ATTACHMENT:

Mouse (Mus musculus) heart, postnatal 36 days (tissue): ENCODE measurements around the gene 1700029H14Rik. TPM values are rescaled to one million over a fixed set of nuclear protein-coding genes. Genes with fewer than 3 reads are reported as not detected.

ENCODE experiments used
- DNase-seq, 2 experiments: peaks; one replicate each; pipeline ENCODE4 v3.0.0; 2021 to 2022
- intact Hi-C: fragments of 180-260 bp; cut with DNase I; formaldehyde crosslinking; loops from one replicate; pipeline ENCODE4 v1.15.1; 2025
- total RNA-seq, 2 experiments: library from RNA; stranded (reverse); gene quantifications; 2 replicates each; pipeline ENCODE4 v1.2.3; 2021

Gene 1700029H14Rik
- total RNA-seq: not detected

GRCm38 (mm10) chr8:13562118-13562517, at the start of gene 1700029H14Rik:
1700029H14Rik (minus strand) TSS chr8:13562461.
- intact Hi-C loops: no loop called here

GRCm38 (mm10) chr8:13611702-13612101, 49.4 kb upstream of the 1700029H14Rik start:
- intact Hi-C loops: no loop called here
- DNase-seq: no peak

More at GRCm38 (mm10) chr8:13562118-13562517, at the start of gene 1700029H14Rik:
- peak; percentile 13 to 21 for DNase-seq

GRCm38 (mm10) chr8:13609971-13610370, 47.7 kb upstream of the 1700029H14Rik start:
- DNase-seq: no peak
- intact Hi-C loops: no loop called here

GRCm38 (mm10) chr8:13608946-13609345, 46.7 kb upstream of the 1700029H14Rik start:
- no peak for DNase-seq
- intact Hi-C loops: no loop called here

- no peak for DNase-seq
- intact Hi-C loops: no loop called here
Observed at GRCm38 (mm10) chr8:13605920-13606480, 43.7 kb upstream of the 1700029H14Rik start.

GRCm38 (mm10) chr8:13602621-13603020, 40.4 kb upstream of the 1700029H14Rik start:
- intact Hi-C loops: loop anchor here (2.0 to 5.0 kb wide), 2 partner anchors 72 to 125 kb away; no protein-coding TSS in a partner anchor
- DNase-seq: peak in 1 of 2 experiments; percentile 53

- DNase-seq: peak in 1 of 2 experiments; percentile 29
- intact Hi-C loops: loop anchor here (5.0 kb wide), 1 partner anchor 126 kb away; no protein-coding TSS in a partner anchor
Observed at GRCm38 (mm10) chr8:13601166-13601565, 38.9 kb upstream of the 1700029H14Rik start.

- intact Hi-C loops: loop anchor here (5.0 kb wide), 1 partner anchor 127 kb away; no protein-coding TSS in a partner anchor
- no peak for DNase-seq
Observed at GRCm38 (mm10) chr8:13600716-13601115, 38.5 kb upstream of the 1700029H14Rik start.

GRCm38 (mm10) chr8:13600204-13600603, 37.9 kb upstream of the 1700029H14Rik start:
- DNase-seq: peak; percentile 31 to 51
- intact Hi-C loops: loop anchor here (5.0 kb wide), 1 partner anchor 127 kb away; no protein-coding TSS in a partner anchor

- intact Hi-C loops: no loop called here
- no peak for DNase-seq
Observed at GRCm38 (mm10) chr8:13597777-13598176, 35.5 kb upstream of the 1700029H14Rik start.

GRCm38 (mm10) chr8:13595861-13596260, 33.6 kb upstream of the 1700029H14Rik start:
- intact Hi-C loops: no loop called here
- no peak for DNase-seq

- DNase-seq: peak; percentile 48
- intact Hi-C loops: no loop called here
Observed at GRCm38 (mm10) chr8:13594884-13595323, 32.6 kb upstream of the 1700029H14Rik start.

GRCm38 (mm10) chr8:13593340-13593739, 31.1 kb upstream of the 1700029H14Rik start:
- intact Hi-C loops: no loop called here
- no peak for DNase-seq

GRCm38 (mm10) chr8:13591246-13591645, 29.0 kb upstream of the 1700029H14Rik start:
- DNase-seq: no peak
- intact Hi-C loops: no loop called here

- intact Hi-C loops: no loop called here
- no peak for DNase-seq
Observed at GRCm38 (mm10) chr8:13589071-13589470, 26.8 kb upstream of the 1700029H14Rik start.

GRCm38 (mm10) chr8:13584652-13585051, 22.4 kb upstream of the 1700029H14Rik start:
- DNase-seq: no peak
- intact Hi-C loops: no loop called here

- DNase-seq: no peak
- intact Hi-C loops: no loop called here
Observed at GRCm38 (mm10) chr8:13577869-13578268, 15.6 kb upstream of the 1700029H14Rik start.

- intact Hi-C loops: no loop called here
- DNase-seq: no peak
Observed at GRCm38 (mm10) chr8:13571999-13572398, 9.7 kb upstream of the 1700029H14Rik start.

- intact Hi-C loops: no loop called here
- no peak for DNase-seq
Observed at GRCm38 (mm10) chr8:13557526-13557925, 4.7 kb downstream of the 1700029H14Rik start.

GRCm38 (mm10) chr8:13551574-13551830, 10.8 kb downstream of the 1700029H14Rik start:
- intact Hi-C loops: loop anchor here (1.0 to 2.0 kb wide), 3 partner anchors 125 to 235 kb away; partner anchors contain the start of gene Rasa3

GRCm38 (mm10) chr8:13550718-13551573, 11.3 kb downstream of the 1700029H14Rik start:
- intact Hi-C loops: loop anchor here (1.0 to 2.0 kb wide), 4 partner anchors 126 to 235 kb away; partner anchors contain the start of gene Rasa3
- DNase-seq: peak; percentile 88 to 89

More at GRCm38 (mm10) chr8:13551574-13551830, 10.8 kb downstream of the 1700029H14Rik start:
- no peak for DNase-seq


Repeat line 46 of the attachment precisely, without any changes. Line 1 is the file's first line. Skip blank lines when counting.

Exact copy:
GRCm38 (mm10) chr8:13593340-13593739, 31.1 kb upstream of the 1700029H14Rik start: